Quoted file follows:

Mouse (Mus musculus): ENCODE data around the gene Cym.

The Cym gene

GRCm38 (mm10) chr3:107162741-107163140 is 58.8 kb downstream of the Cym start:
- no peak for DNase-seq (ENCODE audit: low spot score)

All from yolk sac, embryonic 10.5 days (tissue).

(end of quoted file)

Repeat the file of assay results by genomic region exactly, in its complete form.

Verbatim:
Mouse (Mus musculus): ENCODE data around the gene Cym.

The Cym gene

GRCm38 (mm10) chr3:107162741-107163140 is 58.8 kb downstream of the Cym start:
- no peak for DNase-seq (ENCODE audit: low spot score)

All from yolk sac, embryonic 10.5 days (tissue).